Shows like "Big Brother" were not only fundamentally dishonest, but actually harmful as members of the public were ritually humiliated for the sake of ratings. 

"This is not just bad television in the sense that it's mediocre," Humphrys added. "Or pointless, puerile even. It's bad because it is damaging." 

While Humphrys said the BBC, his employer, had avoided the worst excesses of reality TV, he argued that it too produced its share of rubbish. 

In a reference to Hutton and fears that the BBC was now adopting a more cautious approach to its reporting, he urged the Beeb to do more, not less investigative journalism.

[You say fundamentally dishonest, I say fundamentally dishonest. Tell it to the evil network executives. Ed.]

Sky Captain Is Near

Hollywood August 26, 2004 (Sci Fi Wire) - Jude Law, star of the upcoming SF epic film Sky Captain and the World of Tomorrow, told SCI FI Wire he signed up to star in and produce the film on the spot after viewing writer-director Kerry Conran's six-minute demonstration reel. "I saw an incredible filmmaker in those six minutes," Law said in an interview. "I saw an incredible understanding of filmmaking in the script that he had written."

Sky Captain stars Law (A.I. Artificial Intelligence) as the title character, a heroic and womanizing 1930s flyboy who must race to the rescue when an evil scientist unleashes giant flying robots in his plot to destroy Earth. By the hero's side are his friend and gadget guru Dex (Giovanni Ribisi), ex-galpal and ambitious journalist Polly Perkins (Gwyneth Paltrow) and former paramour and amphibious forces ace Franky Cook (Angelina Jolie). Conran shot the entire movie against blue screens, meaning that neither sets nor locations were a factor in realizing the ambitious SF fantasy-adventure.

"It seemed clear that he had amazing vision and also an understanding that a vision isn't enough to carry a film through, because in the script there was this hilarious though strong central relationship," Law said, referring to the sparring between Sky Captain and Polly. "So the film as a film was harking back, not just in its visuals, but also in its heart, to these films I’d always loved. It had the banter of His Girl Friday or Bringing Up Baby, but also the visual [power] of Metropolis or Citizen Kane. And because I knew that world and loved that world, and because I understood all those references, whether it was those films or the comic strips or serials like Flash Gordon or Buck Rogers, I felt like I had an opinion."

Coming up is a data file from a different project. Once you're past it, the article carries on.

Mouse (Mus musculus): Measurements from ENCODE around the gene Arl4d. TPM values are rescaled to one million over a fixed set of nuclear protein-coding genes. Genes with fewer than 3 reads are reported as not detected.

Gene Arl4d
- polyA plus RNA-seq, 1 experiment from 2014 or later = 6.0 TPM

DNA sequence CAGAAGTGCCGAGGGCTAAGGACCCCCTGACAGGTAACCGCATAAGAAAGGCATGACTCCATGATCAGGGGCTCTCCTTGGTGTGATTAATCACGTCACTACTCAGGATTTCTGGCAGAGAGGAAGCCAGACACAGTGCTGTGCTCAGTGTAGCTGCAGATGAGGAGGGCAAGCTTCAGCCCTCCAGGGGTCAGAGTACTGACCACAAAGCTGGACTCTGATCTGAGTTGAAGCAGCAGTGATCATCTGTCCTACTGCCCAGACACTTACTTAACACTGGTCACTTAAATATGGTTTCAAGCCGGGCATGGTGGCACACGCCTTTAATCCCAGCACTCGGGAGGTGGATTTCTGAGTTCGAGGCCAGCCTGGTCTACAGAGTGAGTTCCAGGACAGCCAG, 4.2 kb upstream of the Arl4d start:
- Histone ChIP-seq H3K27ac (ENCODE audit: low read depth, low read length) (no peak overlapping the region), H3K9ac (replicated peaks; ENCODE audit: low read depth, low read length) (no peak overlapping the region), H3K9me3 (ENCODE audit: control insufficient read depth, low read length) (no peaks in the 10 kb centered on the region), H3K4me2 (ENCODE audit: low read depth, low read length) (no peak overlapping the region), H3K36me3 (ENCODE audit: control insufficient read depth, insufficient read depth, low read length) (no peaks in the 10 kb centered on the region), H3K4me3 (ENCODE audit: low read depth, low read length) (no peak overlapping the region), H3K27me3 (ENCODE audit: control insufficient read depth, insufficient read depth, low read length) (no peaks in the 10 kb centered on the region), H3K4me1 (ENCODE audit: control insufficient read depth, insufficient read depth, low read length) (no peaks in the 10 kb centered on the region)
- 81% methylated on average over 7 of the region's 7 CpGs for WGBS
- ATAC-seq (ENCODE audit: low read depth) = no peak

Law recalled that he was, in fact, told that lending his name to Sky Captain would ensure, first, that it got made as Conran saw fit and, second, that it would receive a wide release. "That's a huge compliment, and, to me, if it's something that you really recognize yourself in or really think, 'OK, I can do this. I can offer an opinion here and help heighten something,' then do it," he added. "I took that as something I hold very dear to me, actually, still, and am very proud of. As far as the role goes I loved that he was true all the way to the end to the tone of the film, that it's non-cynical, that it doesn't exist in [a time] where there's a coke-dealing, drug-smuggling lunatic. I think family adventure films have slightly lost their way recently and even the summer blockbusters seem to be a little closer to the real world and a little more away from the world of make-believe and fantasy than they used to be. The old swashbucklers, you can still sit down and watch them and be romanced by the romantic side and excited by the fighting, but never necessarily pushed to have to explain to your kid what a semi-automatic AK-47 is." Sky Captain and the World of Tomorrow lands in theaters on Sept. 17.

USA Dominates Summer Cable Ratings